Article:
BookBrowse Reviews Hamnet by Maggie O'Farrell

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Hamnet

by Maggie O'Farrell

Hamnet by Maggie O'Farrell X
Hamnet by Maggie O'Farrell
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  • First Published:
    Jul 2020, 320 pages
    Paperback:
    May 2021, 320 pages

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Book Reviewed by:
Rachel Hullett
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Set in Stratford-upon-Avon in the 1590s, Hamnet imagines the impact of the death of their child on William and Agnes Shakespeare.

William Shakespeare's name is never used in Hamnet — a conspicuous absence around which Maggie O'Farrell forms her richly imaginative narrative. Instead, the novel tells the story of those closest to Shakespeare: his parents, John and Mary; his wife Agnes; his daughter Susanna; and his twin children Hamnet and Judith. Shakespeare himself features in the narrative, though he is only ever described in relation to those around him, referred to as the Latin tutor, the husband, the father, the son. The result of this narrative decision is twofold: it pushes Shakespeare's family to the foreground, but it also humanizes Shakespeare himself by reminding the reader that none of his works were created in a vacuum. This is the central conceit around which the novel's climax is formed, as O'Farrell imagines the potential influence of Hamnet's death in 1596 on Hamlet, written between 1599 and 1601.

Despite the novel's title, Agnes is its protagonist. O'Farrell draws on the limited historical detail that we have about the real Agnes as her backdrop, and then fleshes her out into a compelling character. Portrayed as a village outcast, there are whispers and rumors throughout the book that she's a witch; this is heightened by a hint of magical realism in which Agnes is able to divine certain details about the future. She knows, for example, that she will have two children standing at her bedside when she dies; she is shocked then when she gives birth to twins, already having one older child (the reader, of course, understands that her vision is accurate, knowing that Hamnet will die young).

The first two-thirds of the novel are split into a dual timeline, bouncing back and forth between the week of Hamnet's death (the present), and the blossoming romance between William and Agnes (the past). It's a tender yet fraught courtship, and the pacing here is slow and deliberate. The final third speeds up and takes place after the death of their son. Both parts are equally as successful — the languid pace is sustained by O'Farrell's lyrical prose, and the more frantic pace is made tense and urgent by it.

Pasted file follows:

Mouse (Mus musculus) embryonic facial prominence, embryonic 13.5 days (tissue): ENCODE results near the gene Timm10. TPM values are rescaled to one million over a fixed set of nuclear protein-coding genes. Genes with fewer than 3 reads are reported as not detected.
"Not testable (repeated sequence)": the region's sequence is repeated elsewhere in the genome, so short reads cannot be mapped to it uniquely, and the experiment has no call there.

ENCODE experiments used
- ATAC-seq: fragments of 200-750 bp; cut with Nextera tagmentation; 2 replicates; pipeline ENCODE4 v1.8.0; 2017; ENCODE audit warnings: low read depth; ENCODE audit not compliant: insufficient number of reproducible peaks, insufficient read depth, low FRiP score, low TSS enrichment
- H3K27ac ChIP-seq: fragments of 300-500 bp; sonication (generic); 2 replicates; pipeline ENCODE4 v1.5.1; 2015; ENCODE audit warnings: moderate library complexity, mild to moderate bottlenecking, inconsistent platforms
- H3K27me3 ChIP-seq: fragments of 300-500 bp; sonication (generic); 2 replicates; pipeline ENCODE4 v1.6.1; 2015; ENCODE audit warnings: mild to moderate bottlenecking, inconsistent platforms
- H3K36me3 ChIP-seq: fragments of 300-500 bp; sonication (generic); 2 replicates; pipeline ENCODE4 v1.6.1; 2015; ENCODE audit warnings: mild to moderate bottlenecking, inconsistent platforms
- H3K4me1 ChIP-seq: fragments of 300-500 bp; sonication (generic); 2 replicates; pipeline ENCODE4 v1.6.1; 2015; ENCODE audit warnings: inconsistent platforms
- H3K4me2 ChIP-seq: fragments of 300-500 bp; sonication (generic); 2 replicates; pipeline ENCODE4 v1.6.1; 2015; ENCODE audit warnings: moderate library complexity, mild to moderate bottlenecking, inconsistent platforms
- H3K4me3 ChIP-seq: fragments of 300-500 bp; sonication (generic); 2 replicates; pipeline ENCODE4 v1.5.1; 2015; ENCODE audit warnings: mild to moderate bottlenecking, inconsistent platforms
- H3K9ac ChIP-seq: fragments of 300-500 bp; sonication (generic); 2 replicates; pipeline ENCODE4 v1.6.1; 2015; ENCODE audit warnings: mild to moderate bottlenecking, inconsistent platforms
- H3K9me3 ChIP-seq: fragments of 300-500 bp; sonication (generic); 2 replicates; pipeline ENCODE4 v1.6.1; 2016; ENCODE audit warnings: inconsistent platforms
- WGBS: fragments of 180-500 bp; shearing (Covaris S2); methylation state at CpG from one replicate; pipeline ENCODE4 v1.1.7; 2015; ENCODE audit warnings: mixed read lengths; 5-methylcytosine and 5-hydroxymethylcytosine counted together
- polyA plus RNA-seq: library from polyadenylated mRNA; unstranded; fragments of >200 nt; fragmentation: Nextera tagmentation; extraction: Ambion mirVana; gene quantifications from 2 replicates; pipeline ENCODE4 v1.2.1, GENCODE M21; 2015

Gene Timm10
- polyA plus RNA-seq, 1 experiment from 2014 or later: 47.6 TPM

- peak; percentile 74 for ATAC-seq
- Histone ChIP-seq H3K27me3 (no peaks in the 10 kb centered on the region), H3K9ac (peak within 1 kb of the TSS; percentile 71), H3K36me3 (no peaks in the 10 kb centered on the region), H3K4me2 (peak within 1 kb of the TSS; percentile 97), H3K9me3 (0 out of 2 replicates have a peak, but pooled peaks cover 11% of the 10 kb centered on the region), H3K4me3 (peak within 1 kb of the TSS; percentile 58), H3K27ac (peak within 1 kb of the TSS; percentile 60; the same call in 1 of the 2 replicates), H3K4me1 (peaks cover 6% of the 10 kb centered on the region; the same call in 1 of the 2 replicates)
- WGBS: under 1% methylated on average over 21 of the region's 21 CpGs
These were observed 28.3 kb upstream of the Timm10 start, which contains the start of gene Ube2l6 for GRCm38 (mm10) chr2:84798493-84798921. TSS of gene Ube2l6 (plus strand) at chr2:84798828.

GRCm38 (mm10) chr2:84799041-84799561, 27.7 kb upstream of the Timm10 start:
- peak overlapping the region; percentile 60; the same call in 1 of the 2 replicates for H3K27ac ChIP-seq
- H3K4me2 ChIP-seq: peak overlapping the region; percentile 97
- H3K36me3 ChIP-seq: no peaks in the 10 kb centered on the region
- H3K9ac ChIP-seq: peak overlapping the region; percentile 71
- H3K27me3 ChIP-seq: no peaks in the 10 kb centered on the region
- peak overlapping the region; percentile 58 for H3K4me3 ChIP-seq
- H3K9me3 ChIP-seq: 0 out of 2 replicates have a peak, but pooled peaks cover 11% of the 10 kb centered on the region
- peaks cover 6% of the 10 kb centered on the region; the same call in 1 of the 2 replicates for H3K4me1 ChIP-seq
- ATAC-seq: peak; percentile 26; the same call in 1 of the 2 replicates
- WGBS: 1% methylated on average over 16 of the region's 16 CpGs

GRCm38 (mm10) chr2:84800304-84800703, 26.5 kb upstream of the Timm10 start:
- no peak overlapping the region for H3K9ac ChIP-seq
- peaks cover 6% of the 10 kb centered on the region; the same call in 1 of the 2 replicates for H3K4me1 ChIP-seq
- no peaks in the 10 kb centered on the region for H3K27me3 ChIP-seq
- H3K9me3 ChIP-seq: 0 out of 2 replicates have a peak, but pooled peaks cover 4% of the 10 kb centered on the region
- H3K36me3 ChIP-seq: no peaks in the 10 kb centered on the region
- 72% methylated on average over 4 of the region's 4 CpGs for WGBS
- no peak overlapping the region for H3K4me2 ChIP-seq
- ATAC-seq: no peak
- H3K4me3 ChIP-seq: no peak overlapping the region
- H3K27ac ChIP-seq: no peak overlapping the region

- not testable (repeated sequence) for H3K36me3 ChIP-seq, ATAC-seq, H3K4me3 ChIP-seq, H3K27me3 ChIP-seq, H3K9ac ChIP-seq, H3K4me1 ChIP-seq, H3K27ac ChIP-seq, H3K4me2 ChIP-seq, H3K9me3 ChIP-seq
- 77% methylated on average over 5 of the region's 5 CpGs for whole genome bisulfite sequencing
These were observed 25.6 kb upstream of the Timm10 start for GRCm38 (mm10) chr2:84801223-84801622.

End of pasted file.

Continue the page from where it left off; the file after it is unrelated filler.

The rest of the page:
Every life has its kernel, its hub, its epicenter, from which everything flows out, to which everything returns. This moment is the absent mother's: the boy, the empty house, the deserted yard, the unheard cry. Him standing here, at the back of the house, calling for the people who had fed him, swaddled him, rocked him to sleep, held his hand as he took his first steps, taught him to use a spoon, to blow on broth before he ate it, to take care crossing the street, to let sleeping dogs lie, to swill out a cup before drinking, to stay away from deep water. It will lie at her very core, for the rest of her life.

This novel is gentle and domestic and, in many ways, speaks to grief as a commonality of the human experience. But despite O'Farrell's light touch with historical detail, it's a novel that cannot be removed from its Shakespearean context. The allusions to Shakespeare's works are more hints and whispers than overt references, but any eagle-eyed Shakespeare fan will enjoy the way O'Farrell plays with expectations, ducking around moments that could be turned into fan service by an author with a heavier hand. And what if I fail? Shakespeare asks Agnes at one point, echoing Macbeth's line If we should fail? Agnes's response is not, however, Lady Macbeth's famous retort (We fail!) — instead she says You won't fail. I know it.

The point is clear — Shakespeare's plays were all works of fiction; Agnes likely never said the words We fail!/ But screw your courage to the sticking-place, and we'll not fail to her husband, thus inspiring Lady Macbeth's famous line. But as reality and fiction often exist in a symbiotic relationship, O'Farrell imagines the subtler influences of Agnes and Hamnet on Shakespeare in a novel that's as intimate and human as it is grandiose.

Reviewed by Rachel Hullett

This review was originally published in The BookBrowse Review in August 2020, and has been updated for the June 2021 edition. Click here to go to this issue.

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